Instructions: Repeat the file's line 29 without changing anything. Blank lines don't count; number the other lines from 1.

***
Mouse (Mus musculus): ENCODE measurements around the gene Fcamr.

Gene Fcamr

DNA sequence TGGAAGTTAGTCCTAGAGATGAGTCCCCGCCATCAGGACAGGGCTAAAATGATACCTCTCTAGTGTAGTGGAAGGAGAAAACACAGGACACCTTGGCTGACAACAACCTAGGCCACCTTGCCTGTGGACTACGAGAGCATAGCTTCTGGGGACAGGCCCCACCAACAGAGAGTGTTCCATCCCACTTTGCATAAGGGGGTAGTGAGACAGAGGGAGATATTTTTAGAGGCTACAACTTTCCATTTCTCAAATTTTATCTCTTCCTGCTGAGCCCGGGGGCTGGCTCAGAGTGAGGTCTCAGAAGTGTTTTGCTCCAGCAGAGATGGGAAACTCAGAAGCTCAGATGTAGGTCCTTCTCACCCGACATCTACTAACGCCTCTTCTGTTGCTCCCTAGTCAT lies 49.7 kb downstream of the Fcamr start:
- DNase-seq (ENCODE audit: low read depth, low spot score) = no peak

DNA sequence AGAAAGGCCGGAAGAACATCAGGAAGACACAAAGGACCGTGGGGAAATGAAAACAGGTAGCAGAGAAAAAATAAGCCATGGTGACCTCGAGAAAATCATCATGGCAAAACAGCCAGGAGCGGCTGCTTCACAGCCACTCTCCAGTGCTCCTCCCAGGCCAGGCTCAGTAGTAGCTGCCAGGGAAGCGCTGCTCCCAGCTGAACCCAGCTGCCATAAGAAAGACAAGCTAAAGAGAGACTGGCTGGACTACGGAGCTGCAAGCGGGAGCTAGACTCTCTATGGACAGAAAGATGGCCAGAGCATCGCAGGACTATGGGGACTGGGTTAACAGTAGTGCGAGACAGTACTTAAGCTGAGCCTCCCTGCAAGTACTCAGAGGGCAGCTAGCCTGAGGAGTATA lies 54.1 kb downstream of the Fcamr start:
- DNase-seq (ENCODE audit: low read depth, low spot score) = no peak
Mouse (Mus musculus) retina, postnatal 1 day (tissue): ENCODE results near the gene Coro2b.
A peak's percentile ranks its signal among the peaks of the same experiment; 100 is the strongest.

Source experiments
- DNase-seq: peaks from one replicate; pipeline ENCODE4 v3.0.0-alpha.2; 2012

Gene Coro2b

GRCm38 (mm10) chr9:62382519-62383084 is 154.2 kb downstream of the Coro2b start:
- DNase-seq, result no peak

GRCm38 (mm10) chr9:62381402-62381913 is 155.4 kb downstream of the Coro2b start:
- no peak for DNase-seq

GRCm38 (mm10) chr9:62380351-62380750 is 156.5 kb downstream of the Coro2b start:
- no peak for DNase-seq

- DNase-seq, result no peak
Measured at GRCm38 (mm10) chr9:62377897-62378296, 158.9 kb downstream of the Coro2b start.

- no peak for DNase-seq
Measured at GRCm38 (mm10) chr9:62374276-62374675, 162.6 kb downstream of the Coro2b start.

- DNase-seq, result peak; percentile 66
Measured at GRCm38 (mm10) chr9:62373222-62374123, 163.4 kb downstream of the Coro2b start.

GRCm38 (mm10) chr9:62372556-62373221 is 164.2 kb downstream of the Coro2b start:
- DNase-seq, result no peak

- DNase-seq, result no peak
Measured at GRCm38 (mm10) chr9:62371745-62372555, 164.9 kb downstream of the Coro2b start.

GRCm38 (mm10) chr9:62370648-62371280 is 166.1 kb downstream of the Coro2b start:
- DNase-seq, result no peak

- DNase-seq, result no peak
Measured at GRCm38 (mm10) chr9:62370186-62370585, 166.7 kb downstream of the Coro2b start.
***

- DNase-seq, result no peak